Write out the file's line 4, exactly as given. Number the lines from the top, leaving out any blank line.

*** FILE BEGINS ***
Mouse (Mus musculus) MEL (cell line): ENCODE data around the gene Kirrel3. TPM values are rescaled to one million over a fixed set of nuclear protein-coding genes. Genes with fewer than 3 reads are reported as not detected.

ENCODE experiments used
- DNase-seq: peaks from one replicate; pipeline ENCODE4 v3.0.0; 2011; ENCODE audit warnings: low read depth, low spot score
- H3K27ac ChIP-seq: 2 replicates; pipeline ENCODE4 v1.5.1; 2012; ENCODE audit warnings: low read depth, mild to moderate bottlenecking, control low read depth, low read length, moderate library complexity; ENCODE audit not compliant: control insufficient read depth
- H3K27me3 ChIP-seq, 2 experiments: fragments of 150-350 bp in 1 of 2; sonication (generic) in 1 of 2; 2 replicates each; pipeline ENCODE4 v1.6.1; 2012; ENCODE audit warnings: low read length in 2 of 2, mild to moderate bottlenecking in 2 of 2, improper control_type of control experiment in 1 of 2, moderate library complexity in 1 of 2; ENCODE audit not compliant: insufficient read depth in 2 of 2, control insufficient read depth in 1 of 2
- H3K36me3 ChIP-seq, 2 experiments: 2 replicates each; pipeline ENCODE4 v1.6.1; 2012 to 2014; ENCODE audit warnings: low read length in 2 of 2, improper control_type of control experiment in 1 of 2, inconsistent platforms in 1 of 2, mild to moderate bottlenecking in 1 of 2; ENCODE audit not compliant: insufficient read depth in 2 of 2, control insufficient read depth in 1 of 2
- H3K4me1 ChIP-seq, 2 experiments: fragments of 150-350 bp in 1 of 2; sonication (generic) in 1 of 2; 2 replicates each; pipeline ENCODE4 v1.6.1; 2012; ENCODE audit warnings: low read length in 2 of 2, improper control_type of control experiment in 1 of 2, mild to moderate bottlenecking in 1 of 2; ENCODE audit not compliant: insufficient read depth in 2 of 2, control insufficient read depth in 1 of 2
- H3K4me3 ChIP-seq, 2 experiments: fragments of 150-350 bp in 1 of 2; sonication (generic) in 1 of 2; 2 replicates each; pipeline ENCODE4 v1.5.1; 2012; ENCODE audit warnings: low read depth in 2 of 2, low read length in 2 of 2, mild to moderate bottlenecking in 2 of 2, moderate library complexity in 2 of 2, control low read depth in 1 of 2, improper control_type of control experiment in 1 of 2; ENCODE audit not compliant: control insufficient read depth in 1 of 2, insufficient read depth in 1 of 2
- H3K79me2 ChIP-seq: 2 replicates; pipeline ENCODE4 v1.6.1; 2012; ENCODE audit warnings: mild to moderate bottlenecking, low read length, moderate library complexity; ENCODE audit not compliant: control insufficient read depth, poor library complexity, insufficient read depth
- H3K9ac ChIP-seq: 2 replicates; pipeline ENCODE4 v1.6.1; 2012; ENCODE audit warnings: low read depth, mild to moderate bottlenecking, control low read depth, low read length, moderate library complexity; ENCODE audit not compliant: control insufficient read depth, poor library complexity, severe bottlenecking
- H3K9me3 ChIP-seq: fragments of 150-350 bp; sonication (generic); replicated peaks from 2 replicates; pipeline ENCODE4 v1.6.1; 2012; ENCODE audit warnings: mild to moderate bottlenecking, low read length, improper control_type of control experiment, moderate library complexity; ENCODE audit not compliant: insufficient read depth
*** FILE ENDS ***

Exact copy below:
- H3K27ac ChIP-seq: 2 replicates; pipeline ENCODE4 v1.5.1; 2012; ENCODE audit warnings: low read depth, mild to moderate bottlenecking, control low read depth, low read length, moderate library complexity; ENCODE audit not compliant: control insufficient read depth